As of September 2006, Kerr-McGee (now known as Tronox) had completed the cleanup of all 676 known contaminated properties and had removed 110,883 cubic yards of contaminated soil from the site. EPA completed investigations in the study area at all but three properties where access had not yet been granted by the property owners. EPA subsequently gained access to these remaining properties to complete sampling activities and no additional contamination was found.
As part of the ongoing removal action, EPA evaluated the properties that were part of the mid-1980s Kerr-McGee cleanup to determine whether any residual contamination was left behind and covered with clean backfill soil. Any low-level residual contamination, if buried under clean soils, may have gone undetected during EPA's investigation activities. EPA carefully analyzed all available file data and excavation information for each property that was part of the 1980s cleanup project and conducted additional sub-surface investigations where file documentation indicated elevated levels may have been left in areas and were not subsequently cleaned during the EPA directed removal action. Any residual contamination left behind during the 1980s cleanup and not detected by EPA initial gamma surveys did not create unacceptable exposures at the surface but may present unacceptable exposures if the materials were uncovered in the future. Any soils exceeding EPA's cleanup standards discovered were cleaned up as part of the ongoing removal action.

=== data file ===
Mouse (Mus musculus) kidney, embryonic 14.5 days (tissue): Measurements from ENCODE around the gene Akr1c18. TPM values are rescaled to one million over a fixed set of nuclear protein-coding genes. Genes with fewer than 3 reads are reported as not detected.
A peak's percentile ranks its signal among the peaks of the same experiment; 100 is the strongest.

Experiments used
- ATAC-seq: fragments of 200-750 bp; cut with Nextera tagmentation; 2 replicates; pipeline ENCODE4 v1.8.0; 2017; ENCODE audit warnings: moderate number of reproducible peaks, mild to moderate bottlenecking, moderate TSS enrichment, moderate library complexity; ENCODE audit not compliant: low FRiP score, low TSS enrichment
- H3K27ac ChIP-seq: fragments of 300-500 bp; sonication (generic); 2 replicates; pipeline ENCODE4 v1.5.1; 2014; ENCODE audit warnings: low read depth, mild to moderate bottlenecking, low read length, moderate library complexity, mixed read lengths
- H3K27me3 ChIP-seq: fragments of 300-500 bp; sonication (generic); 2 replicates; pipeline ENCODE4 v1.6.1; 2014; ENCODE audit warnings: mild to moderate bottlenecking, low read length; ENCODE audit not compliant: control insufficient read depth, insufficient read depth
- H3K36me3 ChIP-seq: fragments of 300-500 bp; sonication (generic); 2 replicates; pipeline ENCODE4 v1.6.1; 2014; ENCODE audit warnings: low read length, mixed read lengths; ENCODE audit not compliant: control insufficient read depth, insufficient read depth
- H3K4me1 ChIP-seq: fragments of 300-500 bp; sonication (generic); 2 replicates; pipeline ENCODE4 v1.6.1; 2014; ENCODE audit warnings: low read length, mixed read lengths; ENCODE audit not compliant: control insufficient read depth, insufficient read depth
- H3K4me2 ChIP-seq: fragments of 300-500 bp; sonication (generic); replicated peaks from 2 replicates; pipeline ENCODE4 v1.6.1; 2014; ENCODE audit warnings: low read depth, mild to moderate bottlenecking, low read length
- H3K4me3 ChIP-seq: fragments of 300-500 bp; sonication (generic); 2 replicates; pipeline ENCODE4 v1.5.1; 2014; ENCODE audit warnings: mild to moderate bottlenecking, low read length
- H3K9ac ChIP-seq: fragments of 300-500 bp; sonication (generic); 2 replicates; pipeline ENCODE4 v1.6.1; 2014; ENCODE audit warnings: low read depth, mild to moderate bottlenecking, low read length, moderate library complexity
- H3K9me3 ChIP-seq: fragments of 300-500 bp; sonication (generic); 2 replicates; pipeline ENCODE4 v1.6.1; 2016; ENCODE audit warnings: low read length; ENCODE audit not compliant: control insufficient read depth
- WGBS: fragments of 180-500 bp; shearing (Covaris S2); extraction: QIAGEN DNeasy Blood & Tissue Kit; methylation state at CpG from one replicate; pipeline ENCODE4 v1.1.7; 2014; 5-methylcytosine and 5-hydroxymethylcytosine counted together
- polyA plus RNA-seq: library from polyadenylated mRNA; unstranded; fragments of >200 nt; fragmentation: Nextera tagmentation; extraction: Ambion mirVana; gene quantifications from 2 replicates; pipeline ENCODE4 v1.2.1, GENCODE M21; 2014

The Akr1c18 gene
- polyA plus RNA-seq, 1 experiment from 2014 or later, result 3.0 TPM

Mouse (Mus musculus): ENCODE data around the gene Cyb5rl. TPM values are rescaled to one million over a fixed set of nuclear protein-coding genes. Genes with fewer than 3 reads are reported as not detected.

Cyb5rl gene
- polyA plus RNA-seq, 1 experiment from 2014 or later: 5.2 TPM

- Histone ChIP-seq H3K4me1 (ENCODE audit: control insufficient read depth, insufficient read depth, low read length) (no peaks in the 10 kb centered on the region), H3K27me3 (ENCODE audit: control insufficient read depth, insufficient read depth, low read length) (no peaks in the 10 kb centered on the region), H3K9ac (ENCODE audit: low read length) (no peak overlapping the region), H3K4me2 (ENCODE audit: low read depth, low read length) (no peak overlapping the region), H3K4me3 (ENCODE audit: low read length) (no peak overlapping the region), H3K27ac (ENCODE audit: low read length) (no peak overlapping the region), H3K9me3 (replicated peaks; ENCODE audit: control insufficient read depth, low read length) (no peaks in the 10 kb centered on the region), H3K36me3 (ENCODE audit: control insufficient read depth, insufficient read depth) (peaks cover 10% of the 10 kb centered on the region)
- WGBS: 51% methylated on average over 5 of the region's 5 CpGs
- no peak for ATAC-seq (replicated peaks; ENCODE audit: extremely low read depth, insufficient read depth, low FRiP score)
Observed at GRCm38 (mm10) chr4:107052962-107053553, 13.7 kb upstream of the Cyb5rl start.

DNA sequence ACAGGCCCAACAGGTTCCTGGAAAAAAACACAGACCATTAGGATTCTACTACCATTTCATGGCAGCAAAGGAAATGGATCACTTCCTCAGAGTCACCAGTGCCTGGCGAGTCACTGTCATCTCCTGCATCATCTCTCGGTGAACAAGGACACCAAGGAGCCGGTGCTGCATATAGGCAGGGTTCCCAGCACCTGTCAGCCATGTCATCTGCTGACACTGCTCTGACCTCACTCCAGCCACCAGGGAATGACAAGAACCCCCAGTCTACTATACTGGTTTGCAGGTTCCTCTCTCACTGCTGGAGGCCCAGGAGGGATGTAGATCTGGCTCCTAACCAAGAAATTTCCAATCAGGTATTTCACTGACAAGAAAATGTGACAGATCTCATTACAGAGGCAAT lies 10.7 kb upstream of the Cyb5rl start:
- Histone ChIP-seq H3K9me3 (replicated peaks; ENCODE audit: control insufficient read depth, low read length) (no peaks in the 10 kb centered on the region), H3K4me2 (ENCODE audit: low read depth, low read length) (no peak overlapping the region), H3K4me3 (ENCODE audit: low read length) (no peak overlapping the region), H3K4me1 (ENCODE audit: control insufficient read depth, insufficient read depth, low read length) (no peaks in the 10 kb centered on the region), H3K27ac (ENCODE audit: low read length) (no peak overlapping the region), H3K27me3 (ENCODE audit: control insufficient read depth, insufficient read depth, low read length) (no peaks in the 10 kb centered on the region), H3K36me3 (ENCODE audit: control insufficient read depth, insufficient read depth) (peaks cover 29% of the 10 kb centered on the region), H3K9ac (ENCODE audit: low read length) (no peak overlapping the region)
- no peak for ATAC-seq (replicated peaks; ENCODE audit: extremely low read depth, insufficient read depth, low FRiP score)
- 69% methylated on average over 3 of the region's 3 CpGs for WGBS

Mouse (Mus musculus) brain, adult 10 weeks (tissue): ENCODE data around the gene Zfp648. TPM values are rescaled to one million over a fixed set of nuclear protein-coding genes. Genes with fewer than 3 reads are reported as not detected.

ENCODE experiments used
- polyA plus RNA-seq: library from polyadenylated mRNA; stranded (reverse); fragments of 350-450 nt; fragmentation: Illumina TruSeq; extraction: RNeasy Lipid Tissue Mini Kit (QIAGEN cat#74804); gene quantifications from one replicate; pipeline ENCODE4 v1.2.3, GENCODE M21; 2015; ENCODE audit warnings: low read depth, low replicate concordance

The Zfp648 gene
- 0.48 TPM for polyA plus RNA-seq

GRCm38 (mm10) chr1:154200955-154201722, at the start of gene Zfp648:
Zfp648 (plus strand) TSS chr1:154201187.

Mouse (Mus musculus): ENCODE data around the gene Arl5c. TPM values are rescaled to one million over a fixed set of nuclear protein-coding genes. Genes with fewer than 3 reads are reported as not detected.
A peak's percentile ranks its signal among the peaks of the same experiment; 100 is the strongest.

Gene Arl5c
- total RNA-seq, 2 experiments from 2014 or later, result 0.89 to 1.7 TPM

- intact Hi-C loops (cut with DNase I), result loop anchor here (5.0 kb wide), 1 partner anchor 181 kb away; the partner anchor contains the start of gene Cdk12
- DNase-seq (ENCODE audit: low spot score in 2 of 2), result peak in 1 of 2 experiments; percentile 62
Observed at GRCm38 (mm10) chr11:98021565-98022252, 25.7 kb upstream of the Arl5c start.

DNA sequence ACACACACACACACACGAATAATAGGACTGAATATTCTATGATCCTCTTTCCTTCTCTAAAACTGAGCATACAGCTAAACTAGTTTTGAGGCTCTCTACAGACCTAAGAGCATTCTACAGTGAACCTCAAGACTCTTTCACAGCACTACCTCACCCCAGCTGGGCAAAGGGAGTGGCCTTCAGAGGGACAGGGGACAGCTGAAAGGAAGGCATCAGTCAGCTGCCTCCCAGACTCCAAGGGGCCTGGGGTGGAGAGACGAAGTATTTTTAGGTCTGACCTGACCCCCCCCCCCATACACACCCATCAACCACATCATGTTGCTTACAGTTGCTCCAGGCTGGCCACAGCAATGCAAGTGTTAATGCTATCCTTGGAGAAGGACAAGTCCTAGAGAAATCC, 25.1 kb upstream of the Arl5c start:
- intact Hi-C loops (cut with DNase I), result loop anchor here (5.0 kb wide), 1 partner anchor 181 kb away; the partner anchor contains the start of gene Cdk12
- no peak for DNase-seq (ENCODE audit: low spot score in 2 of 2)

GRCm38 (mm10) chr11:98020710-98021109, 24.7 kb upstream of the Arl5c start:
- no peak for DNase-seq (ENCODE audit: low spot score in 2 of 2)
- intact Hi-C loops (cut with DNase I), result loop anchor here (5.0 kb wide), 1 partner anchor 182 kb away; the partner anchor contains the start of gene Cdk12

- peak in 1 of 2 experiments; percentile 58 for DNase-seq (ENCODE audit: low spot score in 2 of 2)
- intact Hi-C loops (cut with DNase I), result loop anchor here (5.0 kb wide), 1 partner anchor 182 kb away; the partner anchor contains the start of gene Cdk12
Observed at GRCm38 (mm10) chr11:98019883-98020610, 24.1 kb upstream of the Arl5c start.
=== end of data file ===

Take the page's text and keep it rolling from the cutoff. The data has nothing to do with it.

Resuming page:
EPA determined that 40 properties involved in the mid-1980s cleanup required additional sampling to determine if contamination remained on the property above the cleanup criteria. A total of 15 properties were identified with contamination remaining above the cleanup standards.
EPA routinely receives inquiries from general public in regards to the status of specific properties. In some cases EPA receives new information and determines additional sampling efforts are warranted. If any contamination is present above the cleanup standard and if so, the properties will be cleaned up by the West Chicago Environmental Response Trust.